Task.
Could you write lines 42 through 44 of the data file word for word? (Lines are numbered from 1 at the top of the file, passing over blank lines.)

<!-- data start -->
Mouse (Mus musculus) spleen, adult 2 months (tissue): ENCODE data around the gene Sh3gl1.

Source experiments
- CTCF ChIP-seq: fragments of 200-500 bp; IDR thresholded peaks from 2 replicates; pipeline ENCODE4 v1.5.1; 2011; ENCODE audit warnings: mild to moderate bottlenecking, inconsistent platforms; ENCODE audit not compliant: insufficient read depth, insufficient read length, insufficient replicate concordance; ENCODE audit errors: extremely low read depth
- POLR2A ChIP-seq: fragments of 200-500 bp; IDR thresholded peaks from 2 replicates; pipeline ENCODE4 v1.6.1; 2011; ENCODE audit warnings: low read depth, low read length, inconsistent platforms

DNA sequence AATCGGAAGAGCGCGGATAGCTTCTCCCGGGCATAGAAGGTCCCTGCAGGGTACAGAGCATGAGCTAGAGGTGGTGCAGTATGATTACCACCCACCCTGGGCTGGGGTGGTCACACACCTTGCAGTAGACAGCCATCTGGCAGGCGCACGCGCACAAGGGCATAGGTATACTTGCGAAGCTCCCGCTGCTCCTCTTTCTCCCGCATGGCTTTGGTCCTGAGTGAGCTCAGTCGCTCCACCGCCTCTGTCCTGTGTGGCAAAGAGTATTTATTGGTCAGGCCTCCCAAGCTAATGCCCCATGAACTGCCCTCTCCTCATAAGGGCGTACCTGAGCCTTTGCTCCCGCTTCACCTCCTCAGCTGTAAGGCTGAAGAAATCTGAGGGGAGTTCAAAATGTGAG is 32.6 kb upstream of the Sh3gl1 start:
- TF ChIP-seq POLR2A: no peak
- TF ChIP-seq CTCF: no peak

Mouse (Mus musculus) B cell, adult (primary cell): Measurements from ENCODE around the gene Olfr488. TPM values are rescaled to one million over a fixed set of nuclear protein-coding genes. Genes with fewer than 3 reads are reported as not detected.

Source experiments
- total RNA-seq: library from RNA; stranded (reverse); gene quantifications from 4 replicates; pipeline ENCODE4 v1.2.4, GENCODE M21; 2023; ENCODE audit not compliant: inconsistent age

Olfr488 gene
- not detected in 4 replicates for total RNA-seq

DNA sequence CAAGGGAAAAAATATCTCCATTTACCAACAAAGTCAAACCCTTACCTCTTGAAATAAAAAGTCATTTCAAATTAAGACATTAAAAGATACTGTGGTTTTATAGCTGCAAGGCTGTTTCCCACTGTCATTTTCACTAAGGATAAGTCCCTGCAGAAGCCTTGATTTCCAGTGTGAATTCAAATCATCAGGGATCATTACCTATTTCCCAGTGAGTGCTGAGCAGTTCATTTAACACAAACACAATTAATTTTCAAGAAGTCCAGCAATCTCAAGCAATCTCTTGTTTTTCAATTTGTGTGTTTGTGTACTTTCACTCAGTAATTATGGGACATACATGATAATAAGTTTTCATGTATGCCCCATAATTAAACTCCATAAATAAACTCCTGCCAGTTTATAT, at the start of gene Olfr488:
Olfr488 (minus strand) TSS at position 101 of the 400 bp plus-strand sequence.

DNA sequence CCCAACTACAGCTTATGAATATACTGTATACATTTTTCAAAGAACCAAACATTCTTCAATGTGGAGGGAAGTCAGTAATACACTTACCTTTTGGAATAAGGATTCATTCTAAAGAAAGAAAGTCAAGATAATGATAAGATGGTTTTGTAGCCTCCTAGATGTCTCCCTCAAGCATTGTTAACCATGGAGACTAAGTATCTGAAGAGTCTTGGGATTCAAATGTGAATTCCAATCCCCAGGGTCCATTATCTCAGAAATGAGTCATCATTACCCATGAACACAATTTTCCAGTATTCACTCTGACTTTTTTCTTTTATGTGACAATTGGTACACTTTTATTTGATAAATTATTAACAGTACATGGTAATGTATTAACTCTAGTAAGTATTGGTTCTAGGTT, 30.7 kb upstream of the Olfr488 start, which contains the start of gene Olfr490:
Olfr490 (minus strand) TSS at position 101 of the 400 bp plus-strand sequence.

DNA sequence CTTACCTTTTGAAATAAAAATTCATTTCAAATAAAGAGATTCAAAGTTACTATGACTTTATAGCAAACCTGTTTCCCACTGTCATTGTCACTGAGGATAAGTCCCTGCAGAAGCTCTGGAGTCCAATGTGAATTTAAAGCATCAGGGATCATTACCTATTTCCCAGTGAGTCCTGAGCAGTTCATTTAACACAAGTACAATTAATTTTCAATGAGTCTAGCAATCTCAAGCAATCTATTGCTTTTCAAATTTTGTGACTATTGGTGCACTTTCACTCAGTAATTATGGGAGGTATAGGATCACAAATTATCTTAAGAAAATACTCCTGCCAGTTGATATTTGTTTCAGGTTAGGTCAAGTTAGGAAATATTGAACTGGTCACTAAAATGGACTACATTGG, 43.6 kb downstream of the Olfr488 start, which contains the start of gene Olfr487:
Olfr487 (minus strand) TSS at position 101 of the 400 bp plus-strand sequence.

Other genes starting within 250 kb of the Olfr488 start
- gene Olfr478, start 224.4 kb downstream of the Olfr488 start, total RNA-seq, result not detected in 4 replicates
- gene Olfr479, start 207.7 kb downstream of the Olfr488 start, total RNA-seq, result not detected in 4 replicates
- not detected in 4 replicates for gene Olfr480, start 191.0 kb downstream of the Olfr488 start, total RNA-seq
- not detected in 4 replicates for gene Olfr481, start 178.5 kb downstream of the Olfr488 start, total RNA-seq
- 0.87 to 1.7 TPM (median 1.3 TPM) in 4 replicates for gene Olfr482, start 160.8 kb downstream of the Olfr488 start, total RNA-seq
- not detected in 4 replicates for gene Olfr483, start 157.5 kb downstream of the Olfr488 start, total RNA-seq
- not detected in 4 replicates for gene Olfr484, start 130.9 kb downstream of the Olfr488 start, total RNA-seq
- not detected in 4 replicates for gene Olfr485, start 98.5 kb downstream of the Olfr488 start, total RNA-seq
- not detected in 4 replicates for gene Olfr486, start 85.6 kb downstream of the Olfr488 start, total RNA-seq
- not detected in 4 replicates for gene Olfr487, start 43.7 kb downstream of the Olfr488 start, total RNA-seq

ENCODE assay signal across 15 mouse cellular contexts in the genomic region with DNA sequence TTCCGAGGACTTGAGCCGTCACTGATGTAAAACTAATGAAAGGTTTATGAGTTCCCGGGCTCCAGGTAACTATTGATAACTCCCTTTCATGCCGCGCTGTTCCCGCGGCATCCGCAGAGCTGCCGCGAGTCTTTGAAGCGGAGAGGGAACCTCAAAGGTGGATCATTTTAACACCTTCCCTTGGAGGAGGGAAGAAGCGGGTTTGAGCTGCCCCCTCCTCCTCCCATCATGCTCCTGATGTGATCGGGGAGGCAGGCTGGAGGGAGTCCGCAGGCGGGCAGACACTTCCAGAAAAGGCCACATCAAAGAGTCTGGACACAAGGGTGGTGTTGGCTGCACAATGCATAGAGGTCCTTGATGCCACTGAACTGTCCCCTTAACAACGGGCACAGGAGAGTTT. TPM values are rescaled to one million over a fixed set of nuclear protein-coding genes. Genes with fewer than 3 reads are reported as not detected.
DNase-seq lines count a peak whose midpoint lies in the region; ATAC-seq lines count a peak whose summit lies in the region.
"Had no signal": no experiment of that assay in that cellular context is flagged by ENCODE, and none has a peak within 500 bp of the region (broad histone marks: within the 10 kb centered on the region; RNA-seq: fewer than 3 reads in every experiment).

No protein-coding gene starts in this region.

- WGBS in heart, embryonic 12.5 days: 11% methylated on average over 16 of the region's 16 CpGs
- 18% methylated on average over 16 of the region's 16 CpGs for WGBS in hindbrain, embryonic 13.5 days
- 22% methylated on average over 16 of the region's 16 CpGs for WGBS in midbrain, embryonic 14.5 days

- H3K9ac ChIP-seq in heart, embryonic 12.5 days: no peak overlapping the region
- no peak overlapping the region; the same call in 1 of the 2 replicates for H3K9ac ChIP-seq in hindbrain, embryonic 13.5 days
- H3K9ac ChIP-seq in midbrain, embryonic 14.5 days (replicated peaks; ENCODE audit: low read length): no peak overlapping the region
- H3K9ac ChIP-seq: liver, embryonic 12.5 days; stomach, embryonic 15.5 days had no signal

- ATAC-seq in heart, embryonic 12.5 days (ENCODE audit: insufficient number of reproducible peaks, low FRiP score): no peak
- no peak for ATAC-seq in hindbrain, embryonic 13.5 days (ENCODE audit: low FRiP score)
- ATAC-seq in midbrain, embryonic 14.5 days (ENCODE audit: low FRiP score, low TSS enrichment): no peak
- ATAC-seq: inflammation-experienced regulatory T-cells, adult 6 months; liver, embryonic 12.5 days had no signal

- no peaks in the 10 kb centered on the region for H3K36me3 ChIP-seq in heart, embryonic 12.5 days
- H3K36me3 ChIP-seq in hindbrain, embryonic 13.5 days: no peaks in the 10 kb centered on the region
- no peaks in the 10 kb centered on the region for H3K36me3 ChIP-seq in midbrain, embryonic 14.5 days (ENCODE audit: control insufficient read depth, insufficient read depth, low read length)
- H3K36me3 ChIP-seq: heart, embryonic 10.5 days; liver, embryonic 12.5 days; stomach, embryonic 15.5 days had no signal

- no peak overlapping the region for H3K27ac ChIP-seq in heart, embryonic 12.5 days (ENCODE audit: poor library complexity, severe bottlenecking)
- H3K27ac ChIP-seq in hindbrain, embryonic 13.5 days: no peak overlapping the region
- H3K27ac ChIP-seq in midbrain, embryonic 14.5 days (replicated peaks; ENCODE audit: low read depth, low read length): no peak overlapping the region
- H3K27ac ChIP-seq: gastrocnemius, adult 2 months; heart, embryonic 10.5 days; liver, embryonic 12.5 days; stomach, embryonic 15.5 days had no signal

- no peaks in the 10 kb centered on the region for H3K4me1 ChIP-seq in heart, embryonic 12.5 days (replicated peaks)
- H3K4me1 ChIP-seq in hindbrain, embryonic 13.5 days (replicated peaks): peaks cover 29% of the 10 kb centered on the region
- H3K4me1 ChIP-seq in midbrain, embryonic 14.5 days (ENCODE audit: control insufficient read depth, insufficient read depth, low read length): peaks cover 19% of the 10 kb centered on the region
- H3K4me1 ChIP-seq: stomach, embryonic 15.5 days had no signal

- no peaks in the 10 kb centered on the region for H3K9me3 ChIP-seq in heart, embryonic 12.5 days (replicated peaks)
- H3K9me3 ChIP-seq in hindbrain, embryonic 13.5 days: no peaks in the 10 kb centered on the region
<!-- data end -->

- no peak for ATAC-seq in hindbrain, embryonic 13.5 days (ENCODE audit: low FRiP score)
- ATAC-seq in midbrain, embryonic 14.5 days (ENCODE audit: low FRiP score, low TSS enrichment): no peak
- ATAC-seq: inflammation-experienced regulatory T-cells, adult 6 months; liver, embryonic 12.5 days had no signal